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December 14, 2013

Toyota to enter settlement talks

SANTA ANA, Calif. — After a four-year legal battle, Toyota is entering settlement talks on nearly 400 state and federal lawsuits that allege sudden unintended acceleration problems with its vehicles led to deaths and injuries.

Joint motions filed late Thursday in U.S. District Court in Santa Ana and Los Angeles County Superior Court indicated both sides would begin an “intensive settlement process” next month.

The Japanese automaker, which has recalled millions of cars since 2009 over the acceleration issue, agreed to the negotiations to make resolving the cases more efficient, spokeswoman Carly Schaffner told The Associated Press on Friday.

“We continue to stand behind the safety and quality of our vehicles,” she said.

Cases that don’t settle after a two-stage mediation process will go back to court for trial, said plaintiffs’ co-lead counsel Mark Robinson Jr., but most of the 375 claims will likely get resolved.

“It’s not practical to try all these cases,” he said. “You’ve got two chances to get your case settled and if you’re a plaintiff, at least you’re not just sitting in some file in the courthouse.”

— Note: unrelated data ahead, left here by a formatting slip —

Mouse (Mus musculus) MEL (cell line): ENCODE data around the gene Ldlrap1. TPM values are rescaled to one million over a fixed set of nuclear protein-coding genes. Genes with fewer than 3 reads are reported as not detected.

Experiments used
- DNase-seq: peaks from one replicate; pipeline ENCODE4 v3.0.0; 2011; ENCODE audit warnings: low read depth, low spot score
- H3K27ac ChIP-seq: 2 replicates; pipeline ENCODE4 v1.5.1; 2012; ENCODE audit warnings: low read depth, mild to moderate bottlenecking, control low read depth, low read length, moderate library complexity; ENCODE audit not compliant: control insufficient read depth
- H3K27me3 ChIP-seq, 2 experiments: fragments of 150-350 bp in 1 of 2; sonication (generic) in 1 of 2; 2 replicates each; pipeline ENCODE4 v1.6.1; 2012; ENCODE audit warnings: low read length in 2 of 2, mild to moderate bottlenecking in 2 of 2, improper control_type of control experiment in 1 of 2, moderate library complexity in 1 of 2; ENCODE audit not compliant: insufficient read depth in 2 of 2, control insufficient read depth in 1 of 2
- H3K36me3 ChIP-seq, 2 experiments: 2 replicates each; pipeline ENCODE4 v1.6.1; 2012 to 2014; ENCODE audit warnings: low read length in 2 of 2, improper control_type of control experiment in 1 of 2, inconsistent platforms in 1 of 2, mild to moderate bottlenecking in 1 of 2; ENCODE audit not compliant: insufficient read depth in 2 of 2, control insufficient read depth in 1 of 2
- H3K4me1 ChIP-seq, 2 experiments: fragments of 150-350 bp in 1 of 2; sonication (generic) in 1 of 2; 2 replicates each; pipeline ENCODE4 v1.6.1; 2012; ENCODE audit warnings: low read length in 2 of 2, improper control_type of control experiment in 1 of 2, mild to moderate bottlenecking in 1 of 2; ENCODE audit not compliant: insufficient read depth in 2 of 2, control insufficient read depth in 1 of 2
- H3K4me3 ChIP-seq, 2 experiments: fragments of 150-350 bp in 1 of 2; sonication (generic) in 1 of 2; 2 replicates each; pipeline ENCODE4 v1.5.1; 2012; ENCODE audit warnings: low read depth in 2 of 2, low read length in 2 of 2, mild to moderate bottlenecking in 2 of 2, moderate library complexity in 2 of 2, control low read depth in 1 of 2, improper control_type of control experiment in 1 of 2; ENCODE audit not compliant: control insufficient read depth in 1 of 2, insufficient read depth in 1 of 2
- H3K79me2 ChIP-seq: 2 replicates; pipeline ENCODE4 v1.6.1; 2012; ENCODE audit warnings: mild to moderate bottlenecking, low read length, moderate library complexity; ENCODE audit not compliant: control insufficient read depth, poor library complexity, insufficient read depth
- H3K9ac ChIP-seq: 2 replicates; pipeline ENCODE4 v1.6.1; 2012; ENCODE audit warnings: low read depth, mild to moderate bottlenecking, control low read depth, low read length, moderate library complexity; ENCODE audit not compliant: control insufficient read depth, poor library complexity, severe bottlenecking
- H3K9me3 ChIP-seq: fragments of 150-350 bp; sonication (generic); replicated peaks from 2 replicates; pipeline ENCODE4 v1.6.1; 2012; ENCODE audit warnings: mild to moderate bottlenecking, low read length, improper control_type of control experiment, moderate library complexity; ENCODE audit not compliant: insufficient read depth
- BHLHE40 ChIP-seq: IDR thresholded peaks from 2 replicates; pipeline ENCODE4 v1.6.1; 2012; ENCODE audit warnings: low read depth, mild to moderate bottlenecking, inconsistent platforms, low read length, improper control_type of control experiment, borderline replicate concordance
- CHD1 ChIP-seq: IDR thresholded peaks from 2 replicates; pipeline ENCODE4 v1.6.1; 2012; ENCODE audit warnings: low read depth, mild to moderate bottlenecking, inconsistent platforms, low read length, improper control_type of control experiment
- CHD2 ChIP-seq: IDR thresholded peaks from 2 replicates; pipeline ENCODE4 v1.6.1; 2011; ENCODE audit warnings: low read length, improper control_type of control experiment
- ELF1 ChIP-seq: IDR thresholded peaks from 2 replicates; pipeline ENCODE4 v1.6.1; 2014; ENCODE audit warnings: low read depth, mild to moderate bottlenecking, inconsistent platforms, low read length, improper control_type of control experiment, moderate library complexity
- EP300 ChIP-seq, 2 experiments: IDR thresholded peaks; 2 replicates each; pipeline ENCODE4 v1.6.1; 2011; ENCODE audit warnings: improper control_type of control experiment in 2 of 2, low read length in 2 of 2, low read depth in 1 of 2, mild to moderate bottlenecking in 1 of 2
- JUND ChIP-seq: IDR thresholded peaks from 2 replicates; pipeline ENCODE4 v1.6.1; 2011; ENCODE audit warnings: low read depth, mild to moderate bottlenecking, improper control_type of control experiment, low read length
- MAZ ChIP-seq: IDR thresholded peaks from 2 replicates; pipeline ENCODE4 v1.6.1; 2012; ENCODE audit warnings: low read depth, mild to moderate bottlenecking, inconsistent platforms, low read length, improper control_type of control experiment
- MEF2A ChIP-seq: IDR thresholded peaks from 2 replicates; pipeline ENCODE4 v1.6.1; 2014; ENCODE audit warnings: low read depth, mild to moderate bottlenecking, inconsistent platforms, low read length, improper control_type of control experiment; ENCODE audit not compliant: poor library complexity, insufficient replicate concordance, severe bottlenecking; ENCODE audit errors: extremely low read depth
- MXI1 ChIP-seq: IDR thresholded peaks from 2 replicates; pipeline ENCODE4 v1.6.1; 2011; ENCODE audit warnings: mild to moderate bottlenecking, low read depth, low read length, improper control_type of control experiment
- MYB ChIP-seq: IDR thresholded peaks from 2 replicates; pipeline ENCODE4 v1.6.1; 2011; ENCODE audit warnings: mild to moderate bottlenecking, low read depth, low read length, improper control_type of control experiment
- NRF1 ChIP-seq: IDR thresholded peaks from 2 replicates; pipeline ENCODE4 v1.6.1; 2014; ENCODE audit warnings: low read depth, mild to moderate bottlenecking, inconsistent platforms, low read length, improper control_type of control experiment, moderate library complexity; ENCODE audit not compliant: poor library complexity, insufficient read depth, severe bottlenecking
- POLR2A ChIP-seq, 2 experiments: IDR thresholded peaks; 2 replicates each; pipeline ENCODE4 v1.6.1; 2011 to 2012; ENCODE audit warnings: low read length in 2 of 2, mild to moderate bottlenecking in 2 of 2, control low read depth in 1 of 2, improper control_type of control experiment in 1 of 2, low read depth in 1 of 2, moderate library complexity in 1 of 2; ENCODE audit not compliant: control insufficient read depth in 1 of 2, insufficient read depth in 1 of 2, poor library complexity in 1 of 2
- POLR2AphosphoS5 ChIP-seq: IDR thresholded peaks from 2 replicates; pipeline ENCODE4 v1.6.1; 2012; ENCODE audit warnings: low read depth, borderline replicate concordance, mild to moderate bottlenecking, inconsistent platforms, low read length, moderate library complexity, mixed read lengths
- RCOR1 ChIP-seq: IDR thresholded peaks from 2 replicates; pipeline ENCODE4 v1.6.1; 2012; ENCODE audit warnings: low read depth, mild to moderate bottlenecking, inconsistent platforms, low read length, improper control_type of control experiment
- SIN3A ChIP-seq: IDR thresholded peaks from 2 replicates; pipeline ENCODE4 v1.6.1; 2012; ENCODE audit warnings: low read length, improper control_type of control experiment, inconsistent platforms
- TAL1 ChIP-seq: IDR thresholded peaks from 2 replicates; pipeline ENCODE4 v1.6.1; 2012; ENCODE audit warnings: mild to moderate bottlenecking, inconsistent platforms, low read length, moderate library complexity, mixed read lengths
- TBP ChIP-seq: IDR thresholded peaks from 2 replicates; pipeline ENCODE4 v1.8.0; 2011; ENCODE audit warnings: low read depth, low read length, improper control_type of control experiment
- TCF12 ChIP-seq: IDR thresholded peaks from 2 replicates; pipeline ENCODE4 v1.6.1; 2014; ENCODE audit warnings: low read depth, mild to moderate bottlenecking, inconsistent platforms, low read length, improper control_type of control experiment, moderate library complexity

The settlement negotiations come less than two months after an Oklahoma jury awarded a total of $3 million in damages to the injured driver of a 2005 Camry and to the family of a passenger who was killed.

The ruling was significant because Toyota had won all previous unintended acceleration cases that went to trial. It was also the first case where attorneys for plaintiffs argued that the car’s electronics — in this case the software connected to the Camry’s electronic throttle-control system — were the cause of the unintended acceleration.

At the time, legal experts said the Oklahoma verdict might cause Toyota to consider a broad settlement of the remaining cases. Until then, Toyota had been riding momentum from several trials where juries found it was not liable.

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